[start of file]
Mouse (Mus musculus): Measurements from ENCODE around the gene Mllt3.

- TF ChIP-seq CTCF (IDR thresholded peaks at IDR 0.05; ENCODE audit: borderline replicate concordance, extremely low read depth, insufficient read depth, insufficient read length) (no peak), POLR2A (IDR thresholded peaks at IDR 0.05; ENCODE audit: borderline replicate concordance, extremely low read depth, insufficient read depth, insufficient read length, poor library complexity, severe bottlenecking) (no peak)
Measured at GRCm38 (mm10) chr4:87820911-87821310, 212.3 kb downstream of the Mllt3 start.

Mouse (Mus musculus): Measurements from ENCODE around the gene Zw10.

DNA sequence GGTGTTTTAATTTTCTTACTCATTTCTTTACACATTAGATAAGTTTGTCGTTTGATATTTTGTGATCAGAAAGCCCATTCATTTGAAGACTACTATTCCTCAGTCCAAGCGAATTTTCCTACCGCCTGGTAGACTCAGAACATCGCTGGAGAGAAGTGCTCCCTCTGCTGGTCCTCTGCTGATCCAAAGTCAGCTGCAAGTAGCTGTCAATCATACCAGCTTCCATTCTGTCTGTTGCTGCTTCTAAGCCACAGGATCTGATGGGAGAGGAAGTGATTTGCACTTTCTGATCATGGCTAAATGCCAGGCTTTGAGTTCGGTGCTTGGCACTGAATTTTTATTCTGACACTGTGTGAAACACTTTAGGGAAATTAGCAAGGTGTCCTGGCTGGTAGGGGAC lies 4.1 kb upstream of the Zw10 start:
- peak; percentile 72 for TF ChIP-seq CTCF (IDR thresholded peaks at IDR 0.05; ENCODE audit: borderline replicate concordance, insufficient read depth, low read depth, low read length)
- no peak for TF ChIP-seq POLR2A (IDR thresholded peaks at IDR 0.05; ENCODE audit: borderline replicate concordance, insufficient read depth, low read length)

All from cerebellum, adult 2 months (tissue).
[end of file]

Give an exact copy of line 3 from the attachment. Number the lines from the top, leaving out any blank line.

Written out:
Measured at GRCm38 (mm10) chr4:87820911-87821310, 212.3 kb downstream of the Mllt3 start.